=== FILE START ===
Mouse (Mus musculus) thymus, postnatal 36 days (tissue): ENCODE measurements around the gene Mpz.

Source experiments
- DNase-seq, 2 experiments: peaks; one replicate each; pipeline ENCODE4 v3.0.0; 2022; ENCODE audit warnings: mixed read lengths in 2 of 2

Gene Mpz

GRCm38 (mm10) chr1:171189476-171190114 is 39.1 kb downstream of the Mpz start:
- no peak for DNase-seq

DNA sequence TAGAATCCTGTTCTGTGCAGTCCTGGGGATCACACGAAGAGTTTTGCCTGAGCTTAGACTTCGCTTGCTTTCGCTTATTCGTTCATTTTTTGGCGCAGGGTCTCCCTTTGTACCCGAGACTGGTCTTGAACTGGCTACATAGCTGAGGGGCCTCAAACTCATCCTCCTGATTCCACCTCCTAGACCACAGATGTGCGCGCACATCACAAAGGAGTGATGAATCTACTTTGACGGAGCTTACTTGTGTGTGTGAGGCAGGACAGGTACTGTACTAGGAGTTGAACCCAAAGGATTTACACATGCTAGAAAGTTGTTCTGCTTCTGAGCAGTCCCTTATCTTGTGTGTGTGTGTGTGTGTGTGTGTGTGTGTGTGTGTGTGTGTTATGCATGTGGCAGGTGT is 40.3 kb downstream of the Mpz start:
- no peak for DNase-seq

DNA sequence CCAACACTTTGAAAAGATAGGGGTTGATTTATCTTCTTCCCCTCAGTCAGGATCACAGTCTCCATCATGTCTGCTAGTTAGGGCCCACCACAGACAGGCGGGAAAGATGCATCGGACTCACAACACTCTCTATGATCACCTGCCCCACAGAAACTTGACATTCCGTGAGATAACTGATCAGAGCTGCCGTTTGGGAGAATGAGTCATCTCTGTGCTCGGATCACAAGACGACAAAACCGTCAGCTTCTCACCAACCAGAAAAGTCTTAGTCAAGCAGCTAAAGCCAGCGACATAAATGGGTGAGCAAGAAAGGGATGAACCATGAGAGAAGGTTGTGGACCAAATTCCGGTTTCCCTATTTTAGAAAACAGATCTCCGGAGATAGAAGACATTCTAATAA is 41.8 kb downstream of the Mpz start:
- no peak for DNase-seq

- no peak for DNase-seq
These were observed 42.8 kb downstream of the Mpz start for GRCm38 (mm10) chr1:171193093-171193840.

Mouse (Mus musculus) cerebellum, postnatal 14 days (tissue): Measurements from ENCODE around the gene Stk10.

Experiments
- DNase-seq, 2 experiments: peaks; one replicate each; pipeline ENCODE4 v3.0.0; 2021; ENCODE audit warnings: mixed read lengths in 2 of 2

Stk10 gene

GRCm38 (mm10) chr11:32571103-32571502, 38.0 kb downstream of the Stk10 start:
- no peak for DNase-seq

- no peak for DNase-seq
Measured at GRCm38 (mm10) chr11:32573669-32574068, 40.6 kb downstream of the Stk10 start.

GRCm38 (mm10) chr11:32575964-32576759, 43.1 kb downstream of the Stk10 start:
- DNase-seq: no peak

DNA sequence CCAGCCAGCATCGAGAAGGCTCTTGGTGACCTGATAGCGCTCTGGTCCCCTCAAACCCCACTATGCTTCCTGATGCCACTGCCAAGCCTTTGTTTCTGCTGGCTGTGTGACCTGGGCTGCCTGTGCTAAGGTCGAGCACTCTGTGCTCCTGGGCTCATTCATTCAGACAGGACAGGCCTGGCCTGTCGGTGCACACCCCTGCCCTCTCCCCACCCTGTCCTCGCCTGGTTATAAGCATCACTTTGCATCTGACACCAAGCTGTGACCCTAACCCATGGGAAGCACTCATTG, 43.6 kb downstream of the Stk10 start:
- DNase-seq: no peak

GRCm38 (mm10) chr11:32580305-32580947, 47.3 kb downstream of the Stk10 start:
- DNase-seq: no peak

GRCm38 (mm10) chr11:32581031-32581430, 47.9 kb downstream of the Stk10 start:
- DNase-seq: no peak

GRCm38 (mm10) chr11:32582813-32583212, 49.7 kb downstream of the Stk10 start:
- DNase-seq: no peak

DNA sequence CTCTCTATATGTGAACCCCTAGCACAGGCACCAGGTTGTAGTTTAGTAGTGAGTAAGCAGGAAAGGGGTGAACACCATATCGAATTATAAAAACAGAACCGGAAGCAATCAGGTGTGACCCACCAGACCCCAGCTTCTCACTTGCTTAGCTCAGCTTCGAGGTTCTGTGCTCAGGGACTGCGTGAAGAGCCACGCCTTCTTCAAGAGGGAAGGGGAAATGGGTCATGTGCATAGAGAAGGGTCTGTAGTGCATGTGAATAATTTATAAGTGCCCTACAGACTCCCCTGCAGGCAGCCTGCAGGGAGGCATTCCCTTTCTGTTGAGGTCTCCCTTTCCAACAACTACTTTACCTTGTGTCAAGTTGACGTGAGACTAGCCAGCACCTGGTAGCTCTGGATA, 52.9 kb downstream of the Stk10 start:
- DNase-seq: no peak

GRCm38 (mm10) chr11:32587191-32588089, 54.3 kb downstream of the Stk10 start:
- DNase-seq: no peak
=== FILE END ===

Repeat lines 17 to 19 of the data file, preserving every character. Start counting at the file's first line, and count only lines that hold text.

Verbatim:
GRCm38 (mm10) chr11:32571103-32571502, 38.0 kb downstream of the Stk10 start:
- no peak for DNase-seq

- no peak for DNase-seq